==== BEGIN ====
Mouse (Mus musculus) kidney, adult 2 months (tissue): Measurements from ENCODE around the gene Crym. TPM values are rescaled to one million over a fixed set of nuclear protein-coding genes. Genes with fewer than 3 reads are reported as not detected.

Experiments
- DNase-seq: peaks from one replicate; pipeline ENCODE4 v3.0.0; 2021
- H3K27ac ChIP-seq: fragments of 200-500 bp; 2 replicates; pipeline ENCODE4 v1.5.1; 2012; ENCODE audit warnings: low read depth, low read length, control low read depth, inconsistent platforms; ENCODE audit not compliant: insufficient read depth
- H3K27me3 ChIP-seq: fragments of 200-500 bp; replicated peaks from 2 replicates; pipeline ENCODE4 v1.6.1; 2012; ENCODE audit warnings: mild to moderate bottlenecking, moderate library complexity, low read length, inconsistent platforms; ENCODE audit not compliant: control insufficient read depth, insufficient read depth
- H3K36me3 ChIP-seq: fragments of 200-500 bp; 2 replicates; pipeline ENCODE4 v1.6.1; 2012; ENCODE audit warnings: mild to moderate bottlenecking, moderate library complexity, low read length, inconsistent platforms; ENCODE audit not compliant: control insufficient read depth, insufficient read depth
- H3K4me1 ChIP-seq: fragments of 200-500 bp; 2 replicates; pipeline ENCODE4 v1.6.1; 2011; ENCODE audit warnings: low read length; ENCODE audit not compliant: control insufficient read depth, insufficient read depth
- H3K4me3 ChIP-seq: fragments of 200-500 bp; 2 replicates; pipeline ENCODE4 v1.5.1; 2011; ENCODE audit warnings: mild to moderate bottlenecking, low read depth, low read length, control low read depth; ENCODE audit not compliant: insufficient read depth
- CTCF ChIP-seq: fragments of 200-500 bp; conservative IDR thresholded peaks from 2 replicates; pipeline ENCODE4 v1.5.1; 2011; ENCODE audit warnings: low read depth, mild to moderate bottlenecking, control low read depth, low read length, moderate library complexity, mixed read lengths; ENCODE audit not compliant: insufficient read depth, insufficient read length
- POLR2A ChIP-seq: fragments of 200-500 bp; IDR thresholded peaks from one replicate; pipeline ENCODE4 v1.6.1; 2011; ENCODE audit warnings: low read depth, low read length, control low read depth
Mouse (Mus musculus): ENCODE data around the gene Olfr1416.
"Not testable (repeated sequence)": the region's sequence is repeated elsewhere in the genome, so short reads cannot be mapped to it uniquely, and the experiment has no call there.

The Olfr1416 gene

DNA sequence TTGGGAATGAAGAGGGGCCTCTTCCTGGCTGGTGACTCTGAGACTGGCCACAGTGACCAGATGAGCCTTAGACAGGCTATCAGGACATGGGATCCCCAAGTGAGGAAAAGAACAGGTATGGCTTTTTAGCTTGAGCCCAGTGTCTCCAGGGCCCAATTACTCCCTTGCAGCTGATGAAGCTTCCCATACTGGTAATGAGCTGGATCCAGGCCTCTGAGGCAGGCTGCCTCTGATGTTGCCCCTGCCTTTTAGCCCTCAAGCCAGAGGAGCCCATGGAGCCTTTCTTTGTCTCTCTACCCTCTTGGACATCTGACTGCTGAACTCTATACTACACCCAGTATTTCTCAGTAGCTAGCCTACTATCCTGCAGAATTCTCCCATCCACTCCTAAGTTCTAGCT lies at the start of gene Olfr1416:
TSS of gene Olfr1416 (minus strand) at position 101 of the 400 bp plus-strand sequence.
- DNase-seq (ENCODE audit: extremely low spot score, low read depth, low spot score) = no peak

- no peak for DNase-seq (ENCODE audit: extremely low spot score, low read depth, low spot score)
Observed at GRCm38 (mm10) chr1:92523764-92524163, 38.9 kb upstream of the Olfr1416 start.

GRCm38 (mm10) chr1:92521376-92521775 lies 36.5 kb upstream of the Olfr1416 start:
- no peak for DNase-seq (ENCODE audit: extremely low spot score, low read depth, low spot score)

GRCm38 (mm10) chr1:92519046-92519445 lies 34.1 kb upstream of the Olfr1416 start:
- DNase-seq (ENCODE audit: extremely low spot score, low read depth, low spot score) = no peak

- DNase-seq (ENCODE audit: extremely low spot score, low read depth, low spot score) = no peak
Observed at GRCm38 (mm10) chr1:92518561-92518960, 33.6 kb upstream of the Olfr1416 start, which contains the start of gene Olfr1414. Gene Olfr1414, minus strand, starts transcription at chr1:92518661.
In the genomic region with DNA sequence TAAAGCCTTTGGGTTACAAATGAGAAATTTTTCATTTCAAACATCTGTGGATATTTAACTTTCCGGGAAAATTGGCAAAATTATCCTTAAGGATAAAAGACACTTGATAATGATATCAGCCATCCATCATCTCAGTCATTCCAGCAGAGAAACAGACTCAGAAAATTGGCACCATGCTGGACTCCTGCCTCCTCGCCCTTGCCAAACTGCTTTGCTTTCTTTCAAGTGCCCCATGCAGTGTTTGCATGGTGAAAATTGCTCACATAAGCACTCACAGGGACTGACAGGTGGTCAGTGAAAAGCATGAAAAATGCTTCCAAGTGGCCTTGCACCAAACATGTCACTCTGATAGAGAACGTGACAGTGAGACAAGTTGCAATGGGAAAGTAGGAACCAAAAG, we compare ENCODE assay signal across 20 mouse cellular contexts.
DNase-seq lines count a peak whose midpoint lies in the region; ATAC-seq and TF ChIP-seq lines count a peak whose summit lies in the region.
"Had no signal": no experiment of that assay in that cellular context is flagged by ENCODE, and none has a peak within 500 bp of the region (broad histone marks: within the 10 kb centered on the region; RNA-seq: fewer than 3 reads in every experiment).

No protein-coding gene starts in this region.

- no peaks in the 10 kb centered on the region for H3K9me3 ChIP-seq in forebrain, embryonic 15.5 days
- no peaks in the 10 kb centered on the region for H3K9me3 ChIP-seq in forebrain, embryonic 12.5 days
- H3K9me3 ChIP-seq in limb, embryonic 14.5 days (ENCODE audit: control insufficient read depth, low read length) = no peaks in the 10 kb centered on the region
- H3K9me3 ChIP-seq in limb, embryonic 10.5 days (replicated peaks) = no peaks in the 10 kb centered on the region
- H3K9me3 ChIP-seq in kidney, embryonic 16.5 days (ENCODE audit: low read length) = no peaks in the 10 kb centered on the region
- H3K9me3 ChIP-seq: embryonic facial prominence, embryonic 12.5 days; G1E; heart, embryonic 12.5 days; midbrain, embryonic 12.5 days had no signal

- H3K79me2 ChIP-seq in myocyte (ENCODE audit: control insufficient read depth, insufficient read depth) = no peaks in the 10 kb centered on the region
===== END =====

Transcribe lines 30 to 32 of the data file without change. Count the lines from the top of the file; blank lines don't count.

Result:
- no peaks in the 10 kb centered on the region for H3K9me3 ChIP-seq in forebrain, embryonic 12.5 days
- H3K9me3 ChIP-seq in limb, embryonic 14.5 days (ENCODE audit: control insufficient read depth, low read length) = no peaks in the 10 kb centered on the region
- H3K9me3 ChIP-seq in limb, embryonic 10.5 days (replicated peaks) = no peaks in the 10 kb centered on the region